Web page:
Tuesday, April 15, 2014

MERAMEC CAVERNS

It was Sunday, 13th April 2014, and the plan was to visit Meramec Caverns, a distance of 60 miles from St.Louis, where we stayed for the weekend. It's just about an hour's drive from the place and we reached at 12 noon. 
The place is quiet and peaceful from outside, lot of parking space, flowing river one side of the road and a hill on the side.

The entrance to venue is simple and inside, as we pass through the gift shop, we really see the caves, superbly maintained and tour guides waiting for a group to assemble. 


We joined the group waiting and it was a small size of about 15 people and we were the only Indians.


Beneath the fertile rolling hills of the Meramec Valley, lies a complex of mineral formations and color as rare and unique as they are beautiful. These jewels of nature which took thousands of years to grow, are preserved in the spectacular sights of Meramec Caverns.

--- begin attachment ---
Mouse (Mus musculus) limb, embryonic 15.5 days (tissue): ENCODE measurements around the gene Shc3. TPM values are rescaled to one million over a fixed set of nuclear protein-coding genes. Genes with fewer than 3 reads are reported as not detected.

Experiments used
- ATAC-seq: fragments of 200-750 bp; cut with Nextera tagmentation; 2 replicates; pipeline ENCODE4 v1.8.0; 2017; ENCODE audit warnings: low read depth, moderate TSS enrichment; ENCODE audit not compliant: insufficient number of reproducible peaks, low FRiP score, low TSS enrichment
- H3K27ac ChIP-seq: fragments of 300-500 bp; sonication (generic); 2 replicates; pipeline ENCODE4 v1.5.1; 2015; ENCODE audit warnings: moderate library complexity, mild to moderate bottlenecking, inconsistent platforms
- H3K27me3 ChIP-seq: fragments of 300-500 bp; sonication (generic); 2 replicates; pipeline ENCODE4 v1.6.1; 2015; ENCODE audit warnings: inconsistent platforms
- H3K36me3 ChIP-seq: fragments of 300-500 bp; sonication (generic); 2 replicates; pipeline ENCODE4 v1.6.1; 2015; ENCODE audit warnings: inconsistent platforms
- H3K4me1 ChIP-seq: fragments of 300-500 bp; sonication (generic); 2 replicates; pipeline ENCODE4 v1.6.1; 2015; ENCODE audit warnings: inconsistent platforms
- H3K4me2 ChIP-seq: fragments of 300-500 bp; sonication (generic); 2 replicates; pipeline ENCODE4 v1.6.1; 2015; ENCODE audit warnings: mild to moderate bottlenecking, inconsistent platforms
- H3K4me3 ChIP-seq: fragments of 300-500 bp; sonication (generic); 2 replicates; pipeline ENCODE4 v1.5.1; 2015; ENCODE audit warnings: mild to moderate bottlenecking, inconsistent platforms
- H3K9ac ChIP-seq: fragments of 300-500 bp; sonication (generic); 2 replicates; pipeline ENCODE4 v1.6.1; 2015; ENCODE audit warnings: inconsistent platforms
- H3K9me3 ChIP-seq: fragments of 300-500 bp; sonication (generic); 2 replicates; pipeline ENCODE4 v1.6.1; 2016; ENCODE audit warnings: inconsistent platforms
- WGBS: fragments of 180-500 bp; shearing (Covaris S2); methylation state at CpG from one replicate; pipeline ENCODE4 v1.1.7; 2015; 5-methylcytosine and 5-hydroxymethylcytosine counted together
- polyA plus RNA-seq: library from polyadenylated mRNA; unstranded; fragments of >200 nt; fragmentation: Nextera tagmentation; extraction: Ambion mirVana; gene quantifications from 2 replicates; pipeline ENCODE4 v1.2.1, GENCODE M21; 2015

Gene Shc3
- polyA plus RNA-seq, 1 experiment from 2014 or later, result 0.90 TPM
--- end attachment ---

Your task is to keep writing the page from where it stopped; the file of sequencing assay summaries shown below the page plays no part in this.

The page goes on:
Guided tours by trained rangers are conducted along well-lighted walkways. All cavern facilities are accessible to the disabled. Learn how an ancient limestone "Wine Table" and an entire 7-story mansion were built... all underground. On tour you will see both the rarest and largest cave formations in the world. 

Meramec Caverns is the largest commercial cave in the state of Missouri. Missouri is also known as the Cave state, hosting home to more than 6,000 surveyed caves. Meramec Caverns is open year round and offers a fun, affordable vacation for all its visitors. 


Meramec Caverns is the collective name for a 4.6-mile (7.4 km) cavern system in the Ozarks, near StantonMissouri.The caverns were formed from the erosion of large limestone deposits over millions of years. Pre-Columbian Native American artifacts have been found in the caverns. 

The Meramec Caverns have existed for the past 400 million years slowly forming through deposits of limestone In centuries past, Native Americans used the cavern system for shelter. The first cave west of the Mississippi River to be explored by Europeans, it was first visited in 1722 by a French miner.

It was a worth visiting place and it took about two hours before we were out from the place and hit the road to travel back to Peoria, about 250 miles on a super highway.

written Tuesday, 15h April 2014

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